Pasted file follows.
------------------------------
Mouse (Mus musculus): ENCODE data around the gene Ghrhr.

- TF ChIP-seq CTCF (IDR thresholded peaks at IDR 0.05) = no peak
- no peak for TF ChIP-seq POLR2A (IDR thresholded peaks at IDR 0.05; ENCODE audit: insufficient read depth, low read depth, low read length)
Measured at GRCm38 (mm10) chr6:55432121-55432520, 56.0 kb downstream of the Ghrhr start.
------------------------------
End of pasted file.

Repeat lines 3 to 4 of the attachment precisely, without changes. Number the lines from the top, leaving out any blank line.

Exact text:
- no peak for TF ChIP-seq POLR2A (IDR thresholded peaks at IDR 0.05; ENCODE audit: insufficient read depth, low read depth, low read length)
Measured at GRCm38 (mm10) chr6:55432121-55432520, 56.0 kb downstream of the Ghrhr start.